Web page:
SIRT3 Upregulation as a Basis for Improving Mitochondrial Function in the Aging Brain

SIRT3 beneficially affects mitochondrial function, and its upregulation is a calorie restriction mimetic strategy, since it mediates some of the benefits resulting from a lowered calorie intake. Given this, there is some interest in this as a basis for treatments for neurodegenerative conditions, in which loss of mitochondrial function in the brain is thought to be an important contribution to pathology. Mitochondria are the power plants of the cell, and the brain requires a great deal of energy to operate. So far, efforts to improve mitochondrial function in aged tissues by targeting the expressed levels of specific proteins or metabolites important to mitochondrial metabolism have yet to surpass the effects of exercise or the practice of calorie restriction itself. It seems unlikely that manipulating SIRT3 expression will prove to be any different.

SIRT3, the primary mitochondrial deacetylase, regulates the functions of mitochondrial proteins including metabolic enzymes and respiratory chain components. Although SIRT3's functions in peripheral tissues are well established, the significance of its downregulation in neurodegenerative diseases is beginning to emerge. SIRT3 plays a key role in brain energy metabolism and provides substrate flexibility to neurons. It also facilitates metabolic coupling between fuel substrate-producing tissues and fuel-consuming tissues. SIRT3 mediates the health benefits of lifestyle-based modifications such as calorie restriction and exercise.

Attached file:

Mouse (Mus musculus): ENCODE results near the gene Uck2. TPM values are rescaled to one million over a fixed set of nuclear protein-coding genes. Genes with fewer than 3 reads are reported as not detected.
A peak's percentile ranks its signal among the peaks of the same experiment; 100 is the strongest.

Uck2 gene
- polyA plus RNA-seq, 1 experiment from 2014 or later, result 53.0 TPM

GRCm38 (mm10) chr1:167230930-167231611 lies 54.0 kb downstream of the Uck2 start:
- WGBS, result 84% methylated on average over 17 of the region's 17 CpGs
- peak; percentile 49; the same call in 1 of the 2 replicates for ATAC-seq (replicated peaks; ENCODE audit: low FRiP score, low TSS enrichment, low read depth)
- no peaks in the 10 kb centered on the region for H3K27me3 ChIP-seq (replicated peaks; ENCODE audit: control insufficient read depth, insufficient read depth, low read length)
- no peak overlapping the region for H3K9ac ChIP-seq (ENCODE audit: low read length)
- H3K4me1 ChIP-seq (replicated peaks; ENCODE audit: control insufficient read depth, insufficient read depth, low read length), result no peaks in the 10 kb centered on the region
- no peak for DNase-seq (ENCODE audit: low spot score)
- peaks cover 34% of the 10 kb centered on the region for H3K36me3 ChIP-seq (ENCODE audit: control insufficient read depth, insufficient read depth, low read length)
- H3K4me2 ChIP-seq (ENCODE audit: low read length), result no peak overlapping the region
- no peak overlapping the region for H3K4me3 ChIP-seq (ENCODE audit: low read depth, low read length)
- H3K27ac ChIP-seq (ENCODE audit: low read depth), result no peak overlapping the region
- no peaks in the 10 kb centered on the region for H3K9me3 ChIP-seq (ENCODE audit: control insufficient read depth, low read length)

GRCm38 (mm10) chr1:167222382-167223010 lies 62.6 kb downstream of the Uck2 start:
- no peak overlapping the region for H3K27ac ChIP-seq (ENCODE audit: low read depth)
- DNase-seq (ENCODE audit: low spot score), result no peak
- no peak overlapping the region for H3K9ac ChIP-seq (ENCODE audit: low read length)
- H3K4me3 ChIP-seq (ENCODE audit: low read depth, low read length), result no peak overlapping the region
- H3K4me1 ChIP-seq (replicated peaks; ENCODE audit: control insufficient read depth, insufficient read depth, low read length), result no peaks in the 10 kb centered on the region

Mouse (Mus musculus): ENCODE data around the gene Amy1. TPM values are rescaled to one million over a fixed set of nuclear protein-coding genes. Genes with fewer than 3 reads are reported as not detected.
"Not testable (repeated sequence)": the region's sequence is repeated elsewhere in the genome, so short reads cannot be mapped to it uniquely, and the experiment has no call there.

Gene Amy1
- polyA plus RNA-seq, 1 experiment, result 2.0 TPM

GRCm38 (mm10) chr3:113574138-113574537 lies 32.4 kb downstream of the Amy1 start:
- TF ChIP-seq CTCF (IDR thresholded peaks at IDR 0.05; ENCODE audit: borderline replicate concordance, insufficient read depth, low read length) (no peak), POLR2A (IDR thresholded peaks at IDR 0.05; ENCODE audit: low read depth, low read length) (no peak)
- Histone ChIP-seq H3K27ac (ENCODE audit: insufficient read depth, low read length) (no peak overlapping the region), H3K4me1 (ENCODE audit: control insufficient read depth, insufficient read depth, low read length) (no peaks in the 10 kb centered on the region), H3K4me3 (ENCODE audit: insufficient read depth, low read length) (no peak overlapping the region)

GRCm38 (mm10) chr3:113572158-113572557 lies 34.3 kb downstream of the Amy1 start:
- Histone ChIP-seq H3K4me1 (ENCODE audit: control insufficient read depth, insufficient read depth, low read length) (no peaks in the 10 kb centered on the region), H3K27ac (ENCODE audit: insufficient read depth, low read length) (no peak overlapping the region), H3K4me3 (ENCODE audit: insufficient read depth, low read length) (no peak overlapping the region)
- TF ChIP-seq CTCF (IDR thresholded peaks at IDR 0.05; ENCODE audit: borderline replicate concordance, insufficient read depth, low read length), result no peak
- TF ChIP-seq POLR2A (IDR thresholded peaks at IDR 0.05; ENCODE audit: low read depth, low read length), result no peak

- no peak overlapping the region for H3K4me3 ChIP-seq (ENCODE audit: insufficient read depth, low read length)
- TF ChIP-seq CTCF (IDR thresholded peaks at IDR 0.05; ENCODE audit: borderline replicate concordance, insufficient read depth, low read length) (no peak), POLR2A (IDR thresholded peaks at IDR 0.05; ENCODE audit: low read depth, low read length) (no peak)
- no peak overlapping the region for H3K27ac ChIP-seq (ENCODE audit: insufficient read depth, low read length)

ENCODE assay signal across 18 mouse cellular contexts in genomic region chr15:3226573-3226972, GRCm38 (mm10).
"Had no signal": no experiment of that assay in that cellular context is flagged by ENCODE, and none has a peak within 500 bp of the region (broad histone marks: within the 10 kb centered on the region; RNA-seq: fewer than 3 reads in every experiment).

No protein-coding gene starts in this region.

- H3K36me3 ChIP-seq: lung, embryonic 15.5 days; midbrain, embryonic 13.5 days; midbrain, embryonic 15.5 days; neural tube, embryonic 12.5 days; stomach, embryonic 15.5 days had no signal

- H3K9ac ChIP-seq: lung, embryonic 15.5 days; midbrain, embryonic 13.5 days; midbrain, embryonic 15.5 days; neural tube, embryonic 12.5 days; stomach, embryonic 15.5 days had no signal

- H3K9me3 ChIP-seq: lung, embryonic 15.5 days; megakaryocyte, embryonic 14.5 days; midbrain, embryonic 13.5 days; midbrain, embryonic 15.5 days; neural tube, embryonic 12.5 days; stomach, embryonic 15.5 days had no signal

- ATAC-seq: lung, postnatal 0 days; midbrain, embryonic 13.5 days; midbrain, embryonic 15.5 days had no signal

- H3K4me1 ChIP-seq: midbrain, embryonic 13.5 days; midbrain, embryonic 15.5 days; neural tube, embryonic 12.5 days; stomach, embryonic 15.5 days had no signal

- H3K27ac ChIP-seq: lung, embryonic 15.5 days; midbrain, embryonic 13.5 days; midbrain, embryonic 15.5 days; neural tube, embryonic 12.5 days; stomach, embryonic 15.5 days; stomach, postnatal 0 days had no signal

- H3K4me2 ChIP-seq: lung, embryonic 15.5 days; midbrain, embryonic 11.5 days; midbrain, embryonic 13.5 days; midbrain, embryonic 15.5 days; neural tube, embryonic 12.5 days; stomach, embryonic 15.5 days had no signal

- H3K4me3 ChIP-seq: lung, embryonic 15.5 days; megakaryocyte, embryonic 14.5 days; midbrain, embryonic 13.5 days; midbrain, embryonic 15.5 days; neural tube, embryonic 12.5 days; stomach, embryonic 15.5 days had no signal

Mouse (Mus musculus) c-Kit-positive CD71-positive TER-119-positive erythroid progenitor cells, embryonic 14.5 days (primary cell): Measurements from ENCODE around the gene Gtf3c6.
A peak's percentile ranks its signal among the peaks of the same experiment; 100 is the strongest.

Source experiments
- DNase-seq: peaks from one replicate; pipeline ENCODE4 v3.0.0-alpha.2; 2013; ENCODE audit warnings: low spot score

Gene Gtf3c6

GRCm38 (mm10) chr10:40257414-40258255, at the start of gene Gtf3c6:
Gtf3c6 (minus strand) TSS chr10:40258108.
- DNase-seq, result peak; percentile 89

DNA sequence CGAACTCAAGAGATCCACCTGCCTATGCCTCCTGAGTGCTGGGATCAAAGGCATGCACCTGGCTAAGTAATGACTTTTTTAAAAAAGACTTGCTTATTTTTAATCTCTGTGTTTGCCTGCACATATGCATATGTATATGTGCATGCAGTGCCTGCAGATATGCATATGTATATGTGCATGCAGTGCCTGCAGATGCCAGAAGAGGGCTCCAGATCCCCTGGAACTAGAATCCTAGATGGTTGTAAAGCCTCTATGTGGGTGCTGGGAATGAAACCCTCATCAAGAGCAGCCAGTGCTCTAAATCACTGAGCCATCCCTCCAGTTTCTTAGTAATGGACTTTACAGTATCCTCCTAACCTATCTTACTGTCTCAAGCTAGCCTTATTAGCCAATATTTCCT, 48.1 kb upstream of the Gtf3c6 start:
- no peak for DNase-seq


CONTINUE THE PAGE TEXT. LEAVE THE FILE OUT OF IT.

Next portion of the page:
SIRT3 deficiency is associated with metabolic syndrome (MetS), a precondition for diseases including obesity, diabetes, and cardiovascular disease. Alzheimer's disease (AD) has been reported to coexist with these diseases in aging populations. SIRT3 downregulation leads to mitochondrial dysfunction, neuroinflammation, and inflammation, potentially triggering factors of AD pathogenesis. Recent studies have also suggested that SIRT3 may act through multiple pathways to reduce plaque formation in the AD brain. In this review, we give an overview of SIRT3's roles in brain physiology and pathology and discuss several activators of SIRT3 that can be considered potential therapeutic agents for the treatment of dementia.